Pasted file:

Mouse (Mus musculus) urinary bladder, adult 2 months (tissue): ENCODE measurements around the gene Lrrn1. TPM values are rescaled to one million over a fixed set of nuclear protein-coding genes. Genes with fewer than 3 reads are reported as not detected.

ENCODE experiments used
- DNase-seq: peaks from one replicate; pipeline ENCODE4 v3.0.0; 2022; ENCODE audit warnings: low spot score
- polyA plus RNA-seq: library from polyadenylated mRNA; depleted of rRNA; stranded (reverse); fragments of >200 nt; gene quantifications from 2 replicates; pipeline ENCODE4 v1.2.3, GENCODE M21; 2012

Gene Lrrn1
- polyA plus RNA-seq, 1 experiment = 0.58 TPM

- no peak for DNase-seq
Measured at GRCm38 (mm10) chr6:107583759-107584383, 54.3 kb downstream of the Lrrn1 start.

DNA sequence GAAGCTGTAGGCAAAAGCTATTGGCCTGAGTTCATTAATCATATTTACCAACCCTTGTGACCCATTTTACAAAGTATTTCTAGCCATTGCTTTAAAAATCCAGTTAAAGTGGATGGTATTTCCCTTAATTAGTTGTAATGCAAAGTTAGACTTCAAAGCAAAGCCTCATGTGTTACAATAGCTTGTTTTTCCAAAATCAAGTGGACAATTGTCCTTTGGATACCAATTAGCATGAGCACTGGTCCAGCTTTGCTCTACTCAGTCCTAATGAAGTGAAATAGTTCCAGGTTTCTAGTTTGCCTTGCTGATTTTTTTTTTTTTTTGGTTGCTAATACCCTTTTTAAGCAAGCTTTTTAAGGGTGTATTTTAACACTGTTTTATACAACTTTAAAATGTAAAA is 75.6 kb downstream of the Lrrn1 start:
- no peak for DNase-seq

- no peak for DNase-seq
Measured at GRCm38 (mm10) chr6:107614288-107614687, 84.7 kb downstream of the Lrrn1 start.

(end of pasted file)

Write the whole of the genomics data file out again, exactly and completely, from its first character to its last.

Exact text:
Mouse (Mus musculus) urinary bladder, adult 2 months (tissue): ENCODE measurements around the gene Lrrn1. TPM values are rescaled to one million over a fixed set of nuclear protein-coding genes. Genes with fewer than 3 reads are reported as not detected.

ENCODE experiments used
- DNase-seq: peaks from one replicate; pipeline ENCODE4 v3.0.0; 2022; ENCODE audit warnings: low spot score
- polyA plus RNA-seq: library from polyadenylated mRNA; depleted of rRNA; stranded (reverse); fragments of >200 nt; gene quantifications from 2 replicates; pipeline ENCODE4 v1.2.3, GENCODE M21; 2012

Gene Lrrn1
- polyA plus RNA-seq, 1 experiment = 0.58 TPM

- no peak for DNase-seq
Measured at GRCm38 (mm10) chr6:107583759-107584383, 54.3 kb downstream of the Lrrn1 start.

DNA sequence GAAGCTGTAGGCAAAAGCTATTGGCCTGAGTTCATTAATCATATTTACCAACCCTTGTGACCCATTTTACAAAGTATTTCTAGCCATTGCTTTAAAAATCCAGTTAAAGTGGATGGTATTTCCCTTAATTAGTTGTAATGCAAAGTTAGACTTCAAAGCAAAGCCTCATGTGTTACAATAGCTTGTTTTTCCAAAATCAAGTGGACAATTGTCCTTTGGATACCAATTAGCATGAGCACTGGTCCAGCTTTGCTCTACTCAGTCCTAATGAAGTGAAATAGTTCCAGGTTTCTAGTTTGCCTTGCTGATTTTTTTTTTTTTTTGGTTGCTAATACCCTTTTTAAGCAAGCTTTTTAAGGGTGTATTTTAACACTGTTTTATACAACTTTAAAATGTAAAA is 75.6 kb downstream of the Lrrn1 start:
- no peak for DNase-seq

- no peak for DNase-seq
Measured at GRCm38 (mm10) chr6:107614288-107614687, 84.7 kb downstream of the Lrrn1 start.